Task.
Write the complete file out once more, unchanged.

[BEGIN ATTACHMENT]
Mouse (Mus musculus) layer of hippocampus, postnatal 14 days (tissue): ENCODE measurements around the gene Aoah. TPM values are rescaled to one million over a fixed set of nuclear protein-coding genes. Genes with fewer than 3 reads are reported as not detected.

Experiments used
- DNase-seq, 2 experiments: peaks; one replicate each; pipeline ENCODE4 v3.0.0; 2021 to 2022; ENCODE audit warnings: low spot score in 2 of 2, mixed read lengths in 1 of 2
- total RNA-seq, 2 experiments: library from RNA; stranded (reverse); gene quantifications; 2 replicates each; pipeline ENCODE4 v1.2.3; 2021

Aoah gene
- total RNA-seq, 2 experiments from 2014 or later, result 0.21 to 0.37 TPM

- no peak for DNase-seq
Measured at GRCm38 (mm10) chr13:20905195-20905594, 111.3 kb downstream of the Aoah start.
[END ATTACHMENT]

Mouse (Mus musculus) layer of hippocampus, postnatal 14 days (tissue): ENCODE measurements around the gene Aoah. TPM values are rescaled to one million over a fixed set of nuclear protein-coding genes. Genes with fewer than 3 reads are reported as not detected.

Experiments used
- DNase-seq, 2 experiments: peaks; one replicate each; pipeline ENCODE4 v3.0.0; 2021 to 2022; ENCODE audit warnings: low spot score in 2 of 2, mixed read lengths in 1 of 2
- total RNA-seq, 2 experiments: library from RNA; stranded (reverse); gene quantifications; 2 replicates each; pipeline ENCODE4 v1.2.3; 2021

Aoah gene
- total RNA-seq, 2 experiments from 2014 or later, result 0.21 to 0.37 TPM

- no peak for DNase-seq
Measured at GRCm38 (mm10) chr13:20905195-20905594, 111.3 kb downstream of the Aoah start.